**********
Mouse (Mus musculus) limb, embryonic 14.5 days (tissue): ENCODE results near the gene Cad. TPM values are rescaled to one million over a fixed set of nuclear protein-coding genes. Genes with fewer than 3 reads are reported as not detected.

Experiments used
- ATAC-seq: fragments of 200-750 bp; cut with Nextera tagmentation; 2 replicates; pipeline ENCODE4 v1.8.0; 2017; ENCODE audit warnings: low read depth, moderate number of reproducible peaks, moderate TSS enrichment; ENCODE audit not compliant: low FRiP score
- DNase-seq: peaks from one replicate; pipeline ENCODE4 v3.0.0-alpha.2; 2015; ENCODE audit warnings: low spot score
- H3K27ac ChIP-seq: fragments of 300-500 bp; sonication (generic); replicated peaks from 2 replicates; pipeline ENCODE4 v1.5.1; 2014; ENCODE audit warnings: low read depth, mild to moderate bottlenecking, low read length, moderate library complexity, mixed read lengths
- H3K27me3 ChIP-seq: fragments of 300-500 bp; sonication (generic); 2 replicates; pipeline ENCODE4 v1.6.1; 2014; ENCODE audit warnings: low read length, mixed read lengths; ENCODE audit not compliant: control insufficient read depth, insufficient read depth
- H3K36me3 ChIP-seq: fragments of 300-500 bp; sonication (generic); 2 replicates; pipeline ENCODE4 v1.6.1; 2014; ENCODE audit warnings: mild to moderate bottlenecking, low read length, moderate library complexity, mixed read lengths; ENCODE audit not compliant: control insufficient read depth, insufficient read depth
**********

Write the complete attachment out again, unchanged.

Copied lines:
Mouse (Mus musculus) limb, embryonic 14.5 days (tissue): ENCODE results near the gene Cad. TPM values are rescaled to one million over a fixed set of nuclear protein-coding genes. Genes with fewer than 3 reads are reported as not detected.

Experiments used
- ATAC-seq: fragments of 200-750 bp; cut with Nextera tagmentation; 2 replicates; pipeline ENCODE4 v1.8.0; 2017; ENCODE audit warnings: low read depth, moderate number of reproducible peaks, moderate TSS enrichment; ENCODE audit not compliant: low FRiP score
- DNase-seq: peaks from one replicate; pipeline ENCODE4 v3.0.0-alpha.2; 2015; ENCODE audit warnings: low spot score
- H3K27ac ChIP-seq: fragments of 300-500 bp; sonication (generic); replicated peaks from 2 replicates; pipeline ENCODE4 v1.5.1; 2014; ENCODE audit warnings: low read depth, mild to moderate bottlenecking, low read length, moderate library complexity, mixed read lengths
- H3K27me3 ChIP-seq: fragments of 300-500 bp; sonication (generic); 2 replicates; pipeline ENCODE4 v1.6.1; 2014; ENCODE audit warnings: low read length, mixed read lengths; ENCODE audit not compliant: control insufficient read depth, insufficient read depth
- H3K36me3 ChIP-seq: fragments of 300-500 bp; sonication (generic); 2 replicates; pipeline ENCODE4 v1.6.1; 2014; ENCODE audit warnings: mild to moderate bottlenecking, low read length, moderate library complexity, mixed read lengths; ENCODE audit not compliant: control insufficient read depth, insufficient read depth